STFC Machine Learning Group Deploys Elastic NVMe Storage to Power GPU Servers

November 18, 2019

SAN JOSE, Calif., November 18, 2019 – Excelero, a disruptor in software‐defined NVMe storage, announced that the Science and Technology Facilities Council (STFC) has deployed a new high performance computing (HPC) architecture to support computationally intensive analysis including machine learning and AI‐based workloads using the NVMesh elastic NVMe block storage solution. The deployment, done in partnership with Boston Limited, a provider of high performance, mission‐critical server and storage solutions, is enabling researchers from STFC and the Alan Turing Institute to complete machine learning training tasks that formerly took three to four days, in just one hour – and other foundational scientific computations that researchers formerly could not perform.

The Science and Technology Facilities Council is a part of U.K. Research and Innovation (UKRI) and supports pioneering scientific and engineering research by over 1,700 academic researchers worldwide on space materials and life sciences, nuclear physics and much more.

Facility shot of the Rutherford labs. Image courtesy of Excelero.

Research involves a wide variety of data‐rich analyses on data generated by large‐scale experimental facilities and observatories. These include cryo electron microscopy, synchrotron light, and other techniques. Workloads are massive – often hundreds of terabytes (TB) – and require both fast compute and fast storage. For example, a typical workload involves a significant amount of computing multimodal data, such as those obtained from X‐ray and neutron sources.

Four images from STFC’s cloud masking project using machine language to classifying satellite imagery. Image courtesy of Excelero.

STFC’s Scientific Machine Learning (SciML) Group was established with the aim of enabling scientists to analyze large amounts of data, with the group bringing machine learning and AI expertise. The group routinely utilizes deep neural networks running on state of the art NVIDIA DGX‐2 GPU computing systems located at the Scientific Data Centre at its Rutherford Appleton Laboratory site near Oxford. As the need for image processing expanded, the use of GPU‐based workstations needed to be extended to support the high throughput and low latency required for end‐user response times. Adding NVIDIA DGX‐2 servers offered higher computational support, yet lacked the enterprise‐level storage functionality required to scale out the resource across the hundreds of researchers.

High performance computing solutions provider, Boston Ltd., worked with STFC to evaluate all‐flash arrays and open systems‐based storage options, and commissioned a benchmark of Excelero’s NVMesh for share NVMe Flash storage at local performance.

Boston Ltd.’s benchmark results showed the proposed STFC architecture delivered an average latency of 70 microseconds – nearly one‐quarter of the typical 250 microsecond latency of traditional controller‐based enterprise storage when running NVIDIA validation tests on each NVIDIA DGX‐2 system. The combined NVMesh and BeeGFS deployment therefore showed potential for meeting STFC’s high throughput, low latency demands.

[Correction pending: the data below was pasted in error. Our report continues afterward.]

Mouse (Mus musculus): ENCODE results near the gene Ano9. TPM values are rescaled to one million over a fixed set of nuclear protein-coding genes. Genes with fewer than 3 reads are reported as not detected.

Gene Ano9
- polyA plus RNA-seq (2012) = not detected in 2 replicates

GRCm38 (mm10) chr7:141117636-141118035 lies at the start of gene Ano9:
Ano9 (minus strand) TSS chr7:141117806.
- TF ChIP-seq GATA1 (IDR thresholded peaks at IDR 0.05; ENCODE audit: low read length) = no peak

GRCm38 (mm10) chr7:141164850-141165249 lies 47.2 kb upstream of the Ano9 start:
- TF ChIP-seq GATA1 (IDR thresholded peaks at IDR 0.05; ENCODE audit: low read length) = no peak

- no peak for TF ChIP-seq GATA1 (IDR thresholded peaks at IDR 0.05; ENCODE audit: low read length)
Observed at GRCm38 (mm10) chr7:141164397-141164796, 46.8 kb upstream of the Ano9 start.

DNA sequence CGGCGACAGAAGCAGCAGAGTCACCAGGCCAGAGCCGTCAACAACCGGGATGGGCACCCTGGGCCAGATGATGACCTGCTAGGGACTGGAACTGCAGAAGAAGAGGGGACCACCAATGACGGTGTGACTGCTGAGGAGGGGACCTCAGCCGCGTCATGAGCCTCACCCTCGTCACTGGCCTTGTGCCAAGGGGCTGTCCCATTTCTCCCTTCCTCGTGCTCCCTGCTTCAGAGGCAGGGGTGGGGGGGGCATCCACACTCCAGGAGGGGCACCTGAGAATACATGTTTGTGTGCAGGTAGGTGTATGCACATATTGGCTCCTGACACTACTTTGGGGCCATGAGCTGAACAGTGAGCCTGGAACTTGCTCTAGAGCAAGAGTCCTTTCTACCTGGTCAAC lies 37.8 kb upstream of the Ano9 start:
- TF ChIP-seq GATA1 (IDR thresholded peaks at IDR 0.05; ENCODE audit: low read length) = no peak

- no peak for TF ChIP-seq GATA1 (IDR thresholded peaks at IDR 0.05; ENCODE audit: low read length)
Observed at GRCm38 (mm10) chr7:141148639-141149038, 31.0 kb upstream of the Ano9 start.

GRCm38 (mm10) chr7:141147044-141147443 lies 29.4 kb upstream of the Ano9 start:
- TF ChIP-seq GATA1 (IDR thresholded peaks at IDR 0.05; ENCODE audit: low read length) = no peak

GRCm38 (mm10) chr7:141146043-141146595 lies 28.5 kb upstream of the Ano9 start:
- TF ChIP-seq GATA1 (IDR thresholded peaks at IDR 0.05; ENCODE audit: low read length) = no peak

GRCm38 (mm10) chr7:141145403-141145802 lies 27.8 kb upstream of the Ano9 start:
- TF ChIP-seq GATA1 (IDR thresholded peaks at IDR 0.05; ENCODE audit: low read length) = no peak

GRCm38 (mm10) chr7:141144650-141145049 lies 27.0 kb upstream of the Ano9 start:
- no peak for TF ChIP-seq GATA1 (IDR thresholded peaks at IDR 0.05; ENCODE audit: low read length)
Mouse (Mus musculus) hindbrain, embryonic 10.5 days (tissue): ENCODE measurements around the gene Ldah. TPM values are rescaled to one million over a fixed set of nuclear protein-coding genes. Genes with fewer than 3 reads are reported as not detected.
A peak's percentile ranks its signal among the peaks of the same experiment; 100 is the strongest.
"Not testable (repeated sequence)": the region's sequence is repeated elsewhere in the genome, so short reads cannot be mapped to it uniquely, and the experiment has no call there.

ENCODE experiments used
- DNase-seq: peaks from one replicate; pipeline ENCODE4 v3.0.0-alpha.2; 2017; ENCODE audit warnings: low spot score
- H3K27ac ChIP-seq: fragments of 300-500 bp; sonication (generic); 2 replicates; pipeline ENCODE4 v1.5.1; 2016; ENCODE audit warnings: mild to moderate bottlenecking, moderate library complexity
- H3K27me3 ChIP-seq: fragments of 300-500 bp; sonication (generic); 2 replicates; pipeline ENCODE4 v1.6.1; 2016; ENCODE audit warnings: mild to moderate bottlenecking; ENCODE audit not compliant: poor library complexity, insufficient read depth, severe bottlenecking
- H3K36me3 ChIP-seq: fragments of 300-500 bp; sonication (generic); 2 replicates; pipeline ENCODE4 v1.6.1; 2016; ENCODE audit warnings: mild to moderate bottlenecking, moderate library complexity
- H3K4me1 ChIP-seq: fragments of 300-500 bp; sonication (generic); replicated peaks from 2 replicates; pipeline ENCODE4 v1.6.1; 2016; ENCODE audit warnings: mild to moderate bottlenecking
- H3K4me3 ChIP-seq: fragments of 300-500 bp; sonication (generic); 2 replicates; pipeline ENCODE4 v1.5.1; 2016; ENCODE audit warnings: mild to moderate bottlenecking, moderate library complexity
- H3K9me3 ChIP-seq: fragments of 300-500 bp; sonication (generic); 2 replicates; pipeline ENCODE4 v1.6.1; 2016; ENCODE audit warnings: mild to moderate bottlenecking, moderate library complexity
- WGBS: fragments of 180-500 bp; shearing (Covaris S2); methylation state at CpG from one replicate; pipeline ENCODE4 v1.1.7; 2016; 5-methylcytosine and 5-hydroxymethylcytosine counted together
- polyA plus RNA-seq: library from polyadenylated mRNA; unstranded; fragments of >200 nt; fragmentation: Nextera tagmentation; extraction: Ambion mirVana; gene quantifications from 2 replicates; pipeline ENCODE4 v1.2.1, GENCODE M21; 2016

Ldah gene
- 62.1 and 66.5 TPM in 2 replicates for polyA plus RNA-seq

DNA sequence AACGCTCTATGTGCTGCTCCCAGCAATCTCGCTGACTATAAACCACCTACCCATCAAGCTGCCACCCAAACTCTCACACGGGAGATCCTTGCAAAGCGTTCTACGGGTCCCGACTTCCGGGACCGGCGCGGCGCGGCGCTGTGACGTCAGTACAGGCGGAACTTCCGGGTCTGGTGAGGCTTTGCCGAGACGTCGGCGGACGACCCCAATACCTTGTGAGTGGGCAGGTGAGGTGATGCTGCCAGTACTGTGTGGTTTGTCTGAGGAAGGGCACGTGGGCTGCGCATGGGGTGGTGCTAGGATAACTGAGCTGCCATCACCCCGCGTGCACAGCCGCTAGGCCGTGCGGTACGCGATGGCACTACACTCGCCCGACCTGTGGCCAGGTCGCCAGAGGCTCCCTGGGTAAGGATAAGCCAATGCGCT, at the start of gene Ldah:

STFC’s storage architecture now includes two Boston Flash‐IO Talyn systems built on SuperMicro building blocks, networked via a Mellanox 100G InfiniBand network to two NVIDIA DGX‐2 computing systems, each with 16 NVIDIA 32GB V100 SXM modules.

Operational since July 2019, STFC’s storage architecture enabled running training sets that formerly took three to four days, in under an hour. With the BeeGFS file system providing a single name space to simplify management and virtualization, and the low latency and high throughput of its NVMesh system, STFC now has a GPU computing architecture where storage no longer presents a bottleneck, even with its complex research needs.

Backed by its new deployment, user communities surrounding this new system, including users from the Alan Turing Institute, are now able to carry out machine learning research projects covering a number of disciplines, including environment, life sciences, materials, space sciences and astronomy.

“In benchmark testing we quickly saw that our Flash‐IO Talyn systems with the Excelero NVMesh software delivered a significant performance enhancement over traditional controller‐ based architectures found in all‐flash arrays – and the ease of installation of a packaged solution,” said Matthew Parfitt, HPC commercial manager at Boston Ltd., who oversaw the deployment.

“Fundamental scientific research needs a clear computational path to completion, without the storage bottleneck that is endemic when NVMe resources are not virtualized,” said Lior Gal, CEO and co‐founder of Excelero. “We’re proud that our NVMesh software helped our partner Boston Ltd. put an essential building block in place in the STFC architecture to support STFC’s vital initiatives.”

Excelero and Boston Ltd. both are showcasing their deployment at STFC along with deployments at other major HPC research facilities around the world at the SC19 Supercomputing event, Denver CO this week. Visit Excelero in booth #601, or online at www.excelero.com, and visit Boston Ltd. in booth #1849 or online at www.boston.co.uk.

About Excelero

Excelero delivers low‐latency distributed block storage for hyperscale applications such as AI, machine learning and GPU computing, in the Cloud and on the Edge. Founded in 2014 by a team of storage veterans and inspired by the Tech Giants’ shared‐nothing architectures for web‐scale applications, the company has designed a software‐defined block storage solution that meets the low‐latency performance and scalability requirements of the largest web‐scale and enterprise applications.


Source: Excelero 

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